As the John Kitson McIvor (1915-1942) Endowed Chair in Diabetes Research and the Canada Research Chair in Obesity, I am interested in glucose and energy homeostasis and their roles in diabetes and obesity. Our main focus has been to elucidate nutrient and hormone sensing mechanisms in the gut and the brain that regulate hepatic glucose production, hepatic VLDL-TG (very low density lipoprotein triglycerides) secretion and food intake to maintain glucose, lipid and energy homeostasis.
We have discovered that nutrient sensing in the duodenum triggers hormonal signaling and a gut-brain-liver axis to inhibit glucose production and lower plasma glucose levels. We have identified intestinal signaling defects that are acquired in diabetes and obesity and have characterized novel molecular signaling pathways that can be activated to bypass intestinal signaling defects and restore glucose homeostasis.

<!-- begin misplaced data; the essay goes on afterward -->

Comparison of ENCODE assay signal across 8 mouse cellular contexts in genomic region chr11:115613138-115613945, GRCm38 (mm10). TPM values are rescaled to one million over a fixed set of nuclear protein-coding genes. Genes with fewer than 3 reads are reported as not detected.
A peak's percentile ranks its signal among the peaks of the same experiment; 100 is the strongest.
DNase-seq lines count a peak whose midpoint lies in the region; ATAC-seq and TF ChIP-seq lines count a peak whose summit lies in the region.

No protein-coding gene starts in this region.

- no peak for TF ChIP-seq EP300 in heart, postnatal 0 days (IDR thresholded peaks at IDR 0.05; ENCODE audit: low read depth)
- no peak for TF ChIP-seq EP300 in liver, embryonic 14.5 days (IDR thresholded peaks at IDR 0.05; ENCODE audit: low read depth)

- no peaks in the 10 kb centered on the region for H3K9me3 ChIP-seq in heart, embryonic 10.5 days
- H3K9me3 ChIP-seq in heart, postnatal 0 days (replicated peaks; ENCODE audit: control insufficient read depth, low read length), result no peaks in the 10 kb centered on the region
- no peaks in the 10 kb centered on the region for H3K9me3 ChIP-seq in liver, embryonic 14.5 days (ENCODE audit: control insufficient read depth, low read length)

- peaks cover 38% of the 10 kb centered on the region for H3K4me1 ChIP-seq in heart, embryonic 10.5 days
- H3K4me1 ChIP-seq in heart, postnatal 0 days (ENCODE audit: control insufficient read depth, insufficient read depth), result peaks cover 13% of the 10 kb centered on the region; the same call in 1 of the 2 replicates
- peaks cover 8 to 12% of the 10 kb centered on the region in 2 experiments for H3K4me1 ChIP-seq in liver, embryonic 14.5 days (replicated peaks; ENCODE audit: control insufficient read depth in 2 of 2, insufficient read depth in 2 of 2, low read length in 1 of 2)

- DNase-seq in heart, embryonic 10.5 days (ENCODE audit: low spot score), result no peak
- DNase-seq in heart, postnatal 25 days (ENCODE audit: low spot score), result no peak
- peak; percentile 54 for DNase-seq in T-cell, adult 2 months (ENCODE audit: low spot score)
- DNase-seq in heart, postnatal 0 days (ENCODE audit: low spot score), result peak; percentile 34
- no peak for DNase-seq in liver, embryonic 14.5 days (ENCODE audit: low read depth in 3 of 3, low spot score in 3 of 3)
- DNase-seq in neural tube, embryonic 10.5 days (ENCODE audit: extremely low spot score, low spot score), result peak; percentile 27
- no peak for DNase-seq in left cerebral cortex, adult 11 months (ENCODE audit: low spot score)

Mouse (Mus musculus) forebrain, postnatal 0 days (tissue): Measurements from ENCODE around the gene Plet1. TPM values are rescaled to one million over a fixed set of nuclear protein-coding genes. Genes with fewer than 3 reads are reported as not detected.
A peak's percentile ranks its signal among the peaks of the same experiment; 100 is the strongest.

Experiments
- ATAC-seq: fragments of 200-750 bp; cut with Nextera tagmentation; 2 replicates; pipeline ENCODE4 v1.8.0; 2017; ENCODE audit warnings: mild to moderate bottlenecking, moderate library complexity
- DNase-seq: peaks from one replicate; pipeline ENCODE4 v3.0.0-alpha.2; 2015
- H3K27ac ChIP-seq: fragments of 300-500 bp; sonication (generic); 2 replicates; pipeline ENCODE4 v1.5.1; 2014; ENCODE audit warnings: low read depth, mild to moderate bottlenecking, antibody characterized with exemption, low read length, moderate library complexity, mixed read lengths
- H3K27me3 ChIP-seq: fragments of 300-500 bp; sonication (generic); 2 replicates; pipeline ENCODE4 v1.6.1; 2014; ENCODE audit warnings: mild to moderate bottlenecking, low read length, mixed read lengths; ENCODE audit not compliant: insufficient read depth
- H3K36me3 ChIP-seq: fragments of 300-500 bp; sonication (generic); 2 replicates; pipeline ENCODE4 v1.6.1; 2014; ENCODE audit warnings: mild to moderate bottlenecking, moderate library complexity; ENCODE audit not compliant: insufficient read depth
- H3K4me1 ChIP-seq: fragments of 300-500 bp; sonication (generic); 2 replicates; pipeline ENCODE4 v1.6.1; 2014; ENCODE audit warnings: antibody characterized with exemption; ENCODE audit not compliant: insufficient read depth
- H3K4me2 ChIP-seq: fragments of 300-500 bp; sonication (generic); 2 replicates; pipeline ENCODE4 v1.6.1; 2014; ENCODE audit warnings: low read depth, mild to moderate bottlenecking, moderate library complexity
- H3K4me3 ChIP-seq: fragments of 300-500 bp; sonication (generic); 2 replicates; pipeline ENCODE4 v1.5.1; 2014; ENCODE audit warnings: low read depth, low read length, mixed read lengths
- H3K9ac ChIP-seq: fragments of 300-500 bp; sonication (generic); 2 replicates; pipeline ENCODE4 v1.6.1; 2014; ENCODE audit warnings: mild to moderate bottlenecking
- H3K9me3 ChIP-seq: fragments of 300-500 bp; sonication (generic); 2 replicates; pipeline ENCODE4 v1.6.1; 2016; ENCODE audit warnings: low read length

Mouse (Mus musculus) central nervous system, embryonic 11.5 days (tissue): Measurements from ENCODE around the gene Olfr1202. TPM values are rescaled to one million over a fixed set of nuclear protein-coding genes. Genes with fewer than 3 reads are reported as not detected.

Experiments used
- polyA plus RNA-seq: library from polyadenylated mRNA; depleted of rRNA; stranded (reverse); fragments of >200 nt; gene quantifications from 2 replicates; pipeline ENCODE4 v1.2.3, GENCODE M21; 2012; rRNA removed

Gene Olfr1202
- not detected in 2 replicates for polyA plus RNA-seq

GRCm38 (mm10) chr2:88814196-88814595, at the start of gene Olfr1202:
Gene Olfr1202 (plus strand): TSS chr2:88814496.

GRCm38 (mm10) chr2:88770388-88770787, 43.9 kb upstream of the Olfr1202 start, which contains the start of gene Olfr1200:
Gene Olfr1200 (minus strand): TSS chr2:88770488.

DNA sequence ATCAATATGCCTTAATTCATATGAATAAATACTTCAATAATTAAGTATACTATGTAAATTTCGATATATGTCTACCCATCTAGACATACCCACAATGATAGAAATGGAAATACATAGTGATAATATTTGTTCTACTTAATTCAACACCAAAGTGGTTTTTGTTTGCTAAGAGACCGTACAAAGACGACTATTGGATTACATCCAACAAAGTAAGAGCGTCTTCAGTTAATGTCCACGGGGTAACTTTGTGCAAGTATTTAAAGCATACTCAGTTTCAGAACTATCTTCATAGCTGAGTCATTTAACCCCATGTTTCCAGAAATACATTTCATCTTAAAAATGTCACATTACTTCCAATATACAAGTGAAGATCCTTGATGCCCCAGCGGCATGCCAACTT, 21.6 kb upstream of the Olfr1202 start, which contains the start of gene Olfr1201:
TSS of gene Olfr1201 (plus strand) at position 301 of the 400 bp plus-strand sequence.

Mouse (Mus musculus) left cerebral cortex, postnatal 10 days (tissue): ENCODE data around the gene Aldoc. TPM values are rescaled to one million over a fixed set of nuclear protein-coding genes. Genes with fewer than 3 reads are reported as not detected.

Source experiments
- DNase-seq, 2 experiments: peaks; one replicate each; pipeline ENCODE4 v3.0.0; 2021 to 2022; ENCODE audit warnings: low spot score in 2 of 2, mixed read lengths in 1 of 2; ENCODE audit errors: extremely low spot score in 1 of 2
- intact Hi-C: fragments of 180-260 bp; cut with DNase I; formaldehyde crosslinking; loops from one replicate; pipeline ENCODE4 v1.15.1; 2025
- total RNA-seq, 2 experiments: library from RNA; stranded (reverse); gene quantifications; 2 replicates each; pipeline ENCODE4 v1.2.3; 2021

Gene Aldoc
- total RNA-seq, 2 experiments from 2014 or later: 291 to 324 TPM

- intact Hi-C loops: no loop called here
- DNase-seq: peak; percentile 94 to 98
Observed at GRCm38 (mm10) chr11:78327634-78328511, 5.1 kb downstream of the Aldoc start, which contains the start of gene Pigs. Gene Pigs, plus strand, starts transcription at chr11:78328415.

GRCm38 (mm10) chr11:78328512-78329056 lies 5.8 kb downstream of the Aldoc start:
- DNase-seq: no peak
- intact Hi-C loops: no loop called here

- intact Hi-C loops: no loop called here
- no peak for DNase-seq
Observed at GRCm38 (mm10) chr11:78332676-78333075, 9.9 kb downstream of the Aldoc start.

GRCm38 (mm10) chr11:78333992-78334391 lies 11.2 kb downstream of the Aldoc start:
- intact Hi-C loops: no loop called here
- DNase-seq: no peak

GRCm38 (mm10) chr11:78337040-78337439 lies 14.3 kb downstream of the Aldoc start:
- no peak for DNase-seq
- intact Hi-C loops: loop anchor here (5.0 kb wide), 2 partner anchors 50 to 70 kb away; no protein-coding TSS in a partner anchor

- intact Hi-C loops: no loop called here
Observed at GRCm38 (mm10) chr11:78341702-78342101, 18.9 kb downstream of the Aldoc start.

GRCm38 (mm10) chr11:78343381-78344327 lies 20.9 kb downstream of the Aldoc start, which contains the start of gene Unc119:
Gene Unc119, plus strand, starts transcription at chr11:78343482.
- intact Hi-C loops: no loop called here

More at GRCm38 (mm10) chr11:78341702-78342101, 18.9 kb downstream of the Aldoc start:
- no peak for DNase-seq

In addition, we have discovered that jejunual nutrient sensing is necessary for duodenal-jejunal bypass to rapidly lower glucose levels in uncontrolled diabetes. Lastly, we have unveiled novel insulin, glucagon and nutrient signaling pathways in the brain that regulate hepatic glucose production, VLDL-TG secretion and food intake.
In summary, our discoveries reveal molecular targets in the gut and the brain that may carry therapeutic potential to lower blood glucose and lipid levels and body weight in diabetes and obesity.